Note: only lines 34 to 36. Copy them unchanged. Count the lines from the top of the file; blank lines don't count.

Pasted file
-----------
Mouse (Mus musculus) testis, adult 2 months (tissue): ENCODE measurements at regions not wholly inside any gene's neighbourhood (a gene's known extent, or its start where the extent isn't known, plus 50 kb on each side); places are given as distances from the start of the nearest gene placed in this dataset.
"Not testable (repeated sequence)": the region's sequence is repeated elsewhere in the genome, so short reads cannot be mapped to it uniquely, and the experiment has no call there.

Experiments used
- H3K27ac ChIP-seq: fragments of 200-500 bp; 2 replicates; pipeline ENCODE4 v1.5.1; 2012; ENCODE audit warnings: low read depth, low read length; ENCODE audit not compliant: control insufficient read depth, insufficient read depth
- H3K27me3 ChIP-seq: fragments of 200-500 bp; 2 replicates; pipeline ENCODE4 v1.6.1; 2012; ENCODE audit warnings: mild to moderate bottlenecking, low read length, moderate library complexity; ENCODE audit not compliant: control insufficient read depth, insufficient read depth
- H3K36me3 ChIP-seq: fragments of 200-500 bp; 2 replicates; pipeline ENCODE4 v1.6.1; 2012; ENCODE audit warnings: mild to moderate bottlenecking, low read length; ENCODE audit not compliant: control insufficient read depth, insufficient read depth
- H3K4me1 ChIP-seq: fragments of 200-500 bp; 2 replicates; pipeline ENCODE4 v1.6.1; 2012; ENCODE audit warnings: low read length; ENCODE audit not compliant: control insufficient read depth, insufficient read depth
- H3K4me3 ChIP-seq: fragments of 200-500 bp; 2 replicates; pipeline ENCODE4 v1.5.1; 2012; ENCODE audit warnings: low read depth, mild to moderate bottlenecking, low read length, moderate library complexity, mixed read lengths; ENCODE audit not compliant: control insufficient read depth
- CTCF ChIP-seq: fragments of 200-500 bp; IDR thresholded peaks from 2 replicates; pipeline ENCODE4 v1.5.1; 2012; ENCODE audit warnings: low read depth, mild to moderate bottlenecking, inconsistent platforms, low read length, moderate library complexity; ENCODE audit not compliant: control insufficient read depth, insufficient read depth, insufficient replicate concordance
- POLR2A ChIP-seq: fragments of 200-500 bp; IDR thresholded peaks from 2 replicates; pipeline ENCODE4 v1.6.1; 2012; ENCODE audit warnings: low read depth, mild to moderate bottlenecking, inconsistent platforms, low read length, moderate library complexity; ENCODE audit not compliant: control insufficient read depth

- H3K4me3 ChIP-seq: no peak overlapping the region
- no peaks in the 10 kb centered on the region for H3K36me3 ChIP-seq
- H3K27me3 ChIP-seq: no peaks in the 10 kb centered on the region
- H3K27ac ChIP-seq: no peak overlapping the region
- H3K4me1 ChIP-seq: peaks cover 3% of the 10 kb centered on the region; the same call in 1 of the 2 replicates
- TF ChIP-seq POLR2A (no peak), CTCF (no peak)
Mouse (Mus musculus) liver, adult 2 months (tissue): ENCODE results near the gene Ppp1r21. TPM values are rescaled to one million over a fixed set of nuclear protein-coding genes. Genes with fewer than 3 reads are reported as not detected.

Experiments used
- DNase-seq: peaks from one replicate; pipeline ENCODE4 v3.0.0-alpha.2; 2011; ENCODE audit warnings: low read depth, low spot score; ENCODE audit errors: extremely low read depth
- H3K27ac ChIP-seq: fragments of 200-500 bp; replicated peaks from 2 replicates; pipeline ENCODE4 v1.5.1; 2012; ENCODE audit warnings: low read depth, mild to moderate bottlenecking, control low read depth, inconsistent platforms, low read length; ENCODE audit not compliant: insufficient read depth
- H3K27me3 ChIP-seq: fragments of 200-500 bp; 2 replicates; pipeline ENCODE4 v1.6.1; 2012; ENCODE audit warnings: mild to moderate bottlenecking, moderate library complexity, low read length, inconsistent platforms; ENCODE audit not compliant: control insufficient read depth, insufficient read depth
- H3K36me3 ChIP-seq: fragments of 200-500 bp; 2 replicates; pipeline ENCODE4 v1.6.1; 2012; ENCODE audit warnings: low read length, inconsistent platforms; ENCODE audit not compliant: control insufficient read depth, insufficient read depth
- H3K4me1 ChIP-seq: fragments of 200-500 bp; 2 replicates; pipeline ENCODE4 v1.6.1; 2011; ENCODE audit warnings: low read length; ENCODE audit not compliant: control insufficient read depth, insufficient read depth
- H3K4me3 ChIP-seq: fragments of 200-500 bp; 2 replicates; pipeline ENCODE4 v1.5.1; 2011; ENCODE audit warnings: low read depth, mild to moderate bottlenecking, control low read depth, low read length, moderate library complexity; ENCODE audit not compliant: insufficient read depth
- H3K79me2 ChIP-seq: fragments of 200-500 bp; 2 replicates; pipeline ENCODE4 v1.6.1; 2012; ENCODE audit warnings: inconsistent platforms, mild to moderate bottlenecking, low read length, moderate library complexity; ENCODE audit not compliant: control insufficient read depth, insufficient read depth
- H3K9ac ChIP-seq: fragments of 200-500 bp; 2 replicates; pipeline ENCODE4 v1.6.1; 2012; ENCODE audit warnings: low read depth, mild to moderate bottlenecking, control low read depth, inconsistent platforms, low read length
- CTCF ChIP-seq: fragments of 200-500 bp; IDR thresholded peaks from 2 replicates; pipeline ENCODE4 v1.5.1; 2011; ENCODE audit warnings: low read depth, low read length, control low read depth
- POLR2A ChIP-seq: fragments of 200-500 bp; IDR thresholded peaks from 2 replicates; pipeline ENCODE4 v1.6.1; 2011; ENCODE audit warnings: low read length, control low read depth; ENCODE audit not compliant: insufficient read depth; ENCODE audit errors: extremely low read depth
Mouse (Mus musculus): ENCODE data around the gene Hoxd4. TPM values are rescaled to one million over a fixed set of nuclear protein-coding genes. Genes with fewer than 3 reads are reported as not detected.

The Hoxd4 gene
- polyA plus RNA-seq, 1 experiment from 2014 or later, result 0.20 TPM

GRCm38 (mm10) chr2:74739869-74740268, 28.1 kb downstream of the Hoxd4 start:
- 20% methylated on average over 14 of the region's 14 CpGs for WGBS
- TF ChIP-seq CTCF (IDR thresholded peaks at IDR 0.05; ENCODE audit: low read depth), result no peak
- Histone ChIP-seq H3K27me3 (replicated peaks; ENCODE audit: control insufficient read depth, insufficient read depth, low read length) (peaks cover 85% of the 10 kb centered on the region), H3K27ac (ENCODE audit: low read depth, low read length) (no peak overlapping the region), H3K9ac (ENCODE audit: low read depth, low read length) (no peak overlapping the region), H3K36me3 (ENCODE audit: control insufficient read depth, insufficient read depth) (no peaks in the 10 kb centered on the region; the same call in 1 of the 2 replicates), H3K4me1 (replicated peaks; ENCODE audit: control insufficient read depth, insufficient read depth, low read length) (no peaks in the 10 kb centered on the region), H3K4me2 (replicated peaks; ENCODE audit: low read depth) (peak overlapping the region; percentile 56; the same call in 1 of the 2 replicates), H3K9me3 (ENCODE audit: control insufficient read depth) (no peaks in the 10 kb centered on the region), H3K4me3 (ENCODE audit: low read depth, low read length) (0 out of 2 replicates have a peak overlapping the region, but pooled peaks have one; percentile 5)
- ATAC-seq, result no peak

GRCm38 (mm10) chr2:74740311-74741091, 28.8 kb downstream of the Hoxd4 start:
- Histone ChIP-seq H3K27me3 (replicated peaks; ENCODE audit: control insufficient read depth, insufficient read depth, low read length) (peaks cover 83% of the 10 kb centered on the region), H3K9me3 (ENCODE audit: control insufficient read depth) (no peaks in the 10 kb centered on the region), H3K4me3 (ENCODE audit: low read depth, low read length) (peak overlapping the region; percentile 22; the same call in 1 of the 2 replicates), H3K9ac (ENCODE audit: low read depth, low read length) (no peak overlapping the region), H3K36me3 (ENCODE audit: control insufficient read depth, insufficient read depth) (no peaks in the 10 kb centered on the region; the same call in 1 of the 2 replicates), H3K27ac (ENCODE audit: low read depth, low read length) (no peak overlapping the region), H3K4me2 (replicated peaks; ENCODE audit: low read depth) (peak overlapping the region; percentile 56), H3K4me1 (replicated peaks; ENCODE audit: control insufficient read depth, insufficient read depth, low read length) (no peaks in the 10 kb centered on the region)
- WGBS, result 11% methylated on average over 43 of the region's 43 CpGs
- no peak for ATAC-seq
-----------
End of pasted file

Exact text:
- TF ChIP-seq CTCF (IDR thresholded peaks at IDR 0.05; ENCODE audit: low read depth), result no peak
- Histone ChIP-seq H3K27me3 (replicated peaks; ENCODE audit: control insufficient read depth, insufficient read depth, low read length) (peaks cover 85% of the 10 kb centered on the region), H3K27ac (ENCODE audit: low read depth, low read length) (no peak overlapping the region), H3K9ac (ENCODE audit: low read depth, low read length) (no peak overlapping the region), H3K36me3 (ENCODE audit: control insufficient read depth, insufficient read depth) (no peaks in the 10 kb centered on the region; the same call in 1 of the 2 replicates), H3K4me1 (replicated peaks; ENCODE audit: control insufficient read depth, insufficient read depth, low read length) (no peaks in the 10 kb centered on the region), H3K4me2 (replicated peaks; ENCODE audit: low read depth) (peak overlapping the region; percentile 56; the same call in 1 of the 2 replicates), H3K9me3 (ENCODE audit: control insufficient read depth) (no peaks in the 10 kb centered on the region), H3K4me3 (ENCODE audit: low read depth, low read length) (0 out of 2 replicates have a peak overlapping the region, but pooled peaks have one; percentile 5)
- ATAC-seq, result no peak